"William (1711-1772) married Elizabeth Burwell; he was President of the Privy Council and in 1770 became governor of Virginia. There are five children of record, among them: William, Jr. (from whom my gggrandmother Cindarilla Nelson is reported to be descended); and, Thomas (1738-1789) who married Lucy Grymes had eleven children and is apparently the signer described above." - Bill Leggett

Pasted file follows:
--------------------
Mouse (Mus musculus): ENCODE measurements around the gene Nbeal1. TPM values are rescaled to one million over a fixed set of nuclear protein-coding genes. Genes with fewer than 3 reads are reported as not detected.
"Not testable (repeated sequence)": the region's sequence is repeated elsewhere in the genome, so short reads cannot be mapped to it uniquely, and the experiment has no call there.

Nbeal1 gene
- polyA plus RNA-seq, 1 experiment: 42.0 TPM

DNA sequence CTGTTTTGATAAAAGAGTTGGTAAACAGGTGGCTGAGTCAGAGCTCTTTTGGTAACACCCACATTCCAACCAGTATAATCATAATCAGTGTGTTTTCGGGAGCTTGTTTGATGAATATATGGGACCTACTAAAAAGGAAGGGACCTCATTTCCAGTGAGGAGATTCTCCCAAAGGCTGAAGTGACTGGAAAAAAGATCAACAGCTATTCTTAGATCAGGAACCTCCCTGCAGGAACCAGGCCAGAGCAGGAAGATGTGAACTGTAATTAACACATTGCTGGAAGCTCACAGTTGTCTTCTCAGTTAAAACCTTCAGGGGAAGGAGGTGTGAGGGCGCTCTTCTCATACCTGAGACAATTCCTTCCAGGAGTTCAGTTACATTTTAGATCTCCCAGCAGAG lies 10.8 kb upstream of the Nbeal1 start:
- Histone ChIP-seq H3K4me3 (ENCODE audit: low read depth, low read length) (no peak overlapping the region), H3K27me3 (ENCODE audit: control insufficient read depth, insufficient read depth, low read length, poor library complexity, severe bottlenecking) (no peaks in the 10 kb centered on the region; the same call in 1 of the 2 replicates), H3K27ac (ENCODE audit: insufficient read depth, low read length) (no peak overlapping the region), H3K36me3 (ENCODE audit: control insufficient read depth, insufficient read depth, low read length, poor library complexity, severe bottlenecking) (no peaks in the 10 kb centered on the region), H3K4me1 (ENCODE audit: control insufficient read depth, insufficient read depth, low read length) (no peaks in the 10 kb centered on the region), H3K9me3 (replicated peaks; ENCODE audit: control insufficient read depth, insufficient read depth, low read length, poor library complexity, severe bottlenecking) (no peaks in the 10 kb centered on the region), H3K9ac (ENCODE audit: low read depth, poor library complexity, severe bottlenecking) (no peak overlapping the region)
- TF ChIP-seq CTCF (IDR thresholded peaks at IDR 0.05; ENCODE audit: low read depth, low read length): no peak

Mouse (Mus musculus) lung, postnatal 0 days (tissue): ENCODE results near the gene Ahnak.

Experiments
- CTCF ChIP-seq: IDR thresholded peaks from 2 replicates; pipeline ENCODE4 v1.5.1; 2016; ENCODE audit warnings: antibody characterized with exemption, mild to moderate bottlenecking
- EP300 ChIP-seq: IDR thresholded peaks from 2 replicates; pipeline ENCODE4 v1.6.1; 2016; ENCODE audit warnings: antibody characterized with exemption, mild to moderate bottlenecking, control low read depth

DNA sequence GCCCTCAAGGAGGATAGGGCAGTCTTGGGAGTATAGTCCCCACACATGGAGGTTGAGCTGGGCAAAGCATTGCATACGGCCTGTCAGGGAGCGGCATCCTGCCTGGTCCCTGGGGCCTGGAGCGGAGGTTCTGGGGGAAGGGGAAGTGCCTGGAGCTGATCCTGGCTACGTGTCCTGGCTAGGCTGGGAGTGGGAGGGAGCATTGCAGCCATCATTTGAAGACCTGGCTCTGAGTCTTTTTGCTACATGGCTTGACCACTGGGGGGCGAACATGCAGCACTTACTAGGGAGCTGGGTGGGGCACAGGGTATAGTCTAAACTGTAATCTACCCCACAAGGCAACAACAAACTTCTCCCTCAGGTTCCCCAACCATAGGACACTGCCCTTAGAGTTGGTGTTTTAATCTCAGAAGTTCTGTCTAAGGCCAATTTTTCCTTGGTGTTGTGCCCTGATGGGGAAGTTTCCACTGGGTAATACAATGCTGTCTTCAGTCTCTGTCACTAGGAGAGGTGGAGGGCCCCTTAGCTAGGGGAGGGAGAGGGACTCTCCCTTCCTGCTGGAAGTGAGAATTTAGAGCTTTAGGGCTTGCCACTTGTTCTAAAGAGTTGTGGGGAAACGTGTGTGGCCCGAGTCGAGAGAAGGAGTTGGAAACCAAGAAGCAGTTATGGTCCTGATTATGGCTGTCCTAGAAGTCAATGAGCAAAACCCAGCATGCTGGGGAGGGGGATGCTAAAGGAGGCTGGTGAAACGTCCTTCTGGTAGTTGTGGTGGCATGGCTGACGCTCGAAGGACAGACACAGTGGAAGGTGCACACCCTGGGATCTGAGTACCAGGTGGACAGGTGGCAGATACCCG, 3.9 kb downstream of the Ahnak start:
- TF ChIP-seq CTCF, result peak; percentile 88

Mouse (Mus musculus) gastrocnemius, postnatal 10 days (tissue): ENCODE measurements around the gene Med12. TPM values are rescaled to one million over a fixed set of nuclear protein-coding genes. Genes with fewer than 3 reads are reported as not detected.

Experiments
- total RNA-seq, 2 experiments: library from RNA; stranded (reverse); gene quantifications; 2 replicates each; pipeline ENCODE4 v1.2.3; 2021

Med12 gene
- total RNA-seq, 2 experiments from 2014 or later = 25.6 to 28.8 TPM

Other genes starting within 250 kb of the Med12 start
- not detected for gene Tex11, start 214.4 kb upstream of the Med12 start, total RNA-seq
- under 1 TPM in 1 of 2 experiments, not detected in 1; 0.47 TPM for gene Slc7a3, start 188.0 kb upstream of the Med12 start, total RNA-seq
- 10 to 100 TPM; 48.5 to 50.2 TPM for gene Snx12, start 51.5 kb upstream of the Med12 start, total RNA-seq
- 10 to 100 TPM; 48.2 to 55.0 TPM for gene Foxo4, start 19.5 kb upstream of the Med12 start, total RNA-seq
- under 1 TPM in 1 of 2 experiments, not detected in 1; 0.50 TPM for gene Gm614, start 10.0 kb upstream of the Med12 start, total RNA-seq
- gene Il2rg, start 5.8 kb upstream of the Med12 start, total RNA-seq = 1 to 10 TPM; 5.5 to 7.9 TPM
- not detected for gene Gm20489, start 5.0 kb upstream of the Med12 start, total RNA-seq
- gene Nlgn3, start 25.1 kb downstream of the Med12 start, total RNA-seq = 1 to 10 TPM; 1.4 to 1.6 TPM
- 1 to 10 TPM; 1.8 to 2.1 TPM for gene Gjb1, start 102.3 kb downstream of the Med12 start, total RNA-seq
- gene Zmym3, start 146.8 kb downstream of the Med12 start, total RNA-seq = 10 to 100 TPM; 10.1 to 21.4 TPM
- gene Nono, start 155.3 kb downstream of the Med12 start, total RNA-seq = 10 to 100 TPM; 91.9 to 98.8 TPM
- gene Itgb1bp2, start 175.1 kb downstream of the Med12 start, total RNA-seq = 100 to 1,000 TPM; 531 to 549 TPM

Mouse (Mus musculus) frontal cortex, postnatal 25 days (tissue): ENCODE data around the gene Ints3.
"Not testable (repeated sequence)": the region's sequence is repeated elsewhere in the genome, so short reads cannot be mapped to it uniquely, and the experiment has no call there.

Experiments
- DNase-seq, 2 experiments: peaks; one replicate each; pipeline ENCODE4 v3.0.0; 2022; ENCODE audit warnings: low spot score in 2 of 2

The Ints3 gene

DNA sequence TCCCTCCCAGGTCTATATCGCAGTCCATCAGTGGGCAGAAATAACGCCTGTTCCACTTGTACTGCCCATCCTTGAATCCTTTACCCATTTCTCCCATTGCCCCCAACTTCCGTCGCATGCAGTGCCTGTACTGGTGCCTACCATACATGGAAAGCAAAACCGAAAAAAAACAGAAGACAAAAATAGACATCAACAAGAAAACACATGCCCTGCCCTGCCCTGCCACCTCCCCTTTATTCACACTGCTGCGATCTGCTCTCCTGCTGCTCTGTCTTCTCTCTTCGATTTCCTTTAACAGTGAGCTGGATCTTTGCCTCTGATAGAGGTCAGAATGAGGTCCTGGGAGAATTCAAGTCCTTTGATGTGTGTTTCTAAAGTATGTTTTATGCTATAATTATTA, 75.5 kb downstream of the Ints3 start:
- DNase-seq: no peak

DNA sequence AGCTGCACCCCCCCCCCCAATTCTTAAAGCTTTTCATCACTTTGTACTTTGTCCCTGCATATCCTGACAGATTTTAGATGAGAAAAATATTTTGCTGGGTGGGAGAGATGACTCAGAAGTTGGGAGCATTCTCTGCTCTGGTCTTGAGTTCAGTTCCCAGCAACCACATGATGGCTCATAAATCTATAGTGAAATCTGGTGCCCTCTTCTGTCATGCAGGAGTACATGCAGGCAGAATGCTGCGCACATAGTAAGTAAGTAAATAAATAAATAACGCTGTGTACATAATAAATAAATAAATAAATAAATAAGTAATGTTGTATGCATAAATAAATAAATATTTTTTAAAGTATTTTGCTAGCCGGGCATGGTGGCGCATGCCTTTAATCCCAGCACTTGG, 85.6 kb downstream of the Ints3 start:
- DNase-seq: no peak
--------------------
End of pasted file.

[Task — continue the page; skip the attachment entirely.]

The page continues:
Sources: 1.Title: Americans of Royal Descent Author: Charles H. /Browning/ Publication: Genealogical Publishing Co., 1911 Note: 7th Edition, reprinted 1986 in Baltimore Text: pp. 56, 132 2.Title: Colonial Virginia, Vol. II Author: Richard L. /Morton/ Publication: University of North Carolina Press, 1960 Note: "Westward Expansion and Prelude to Revolution, 1710-1763" contains the index Text: pp. 799, 869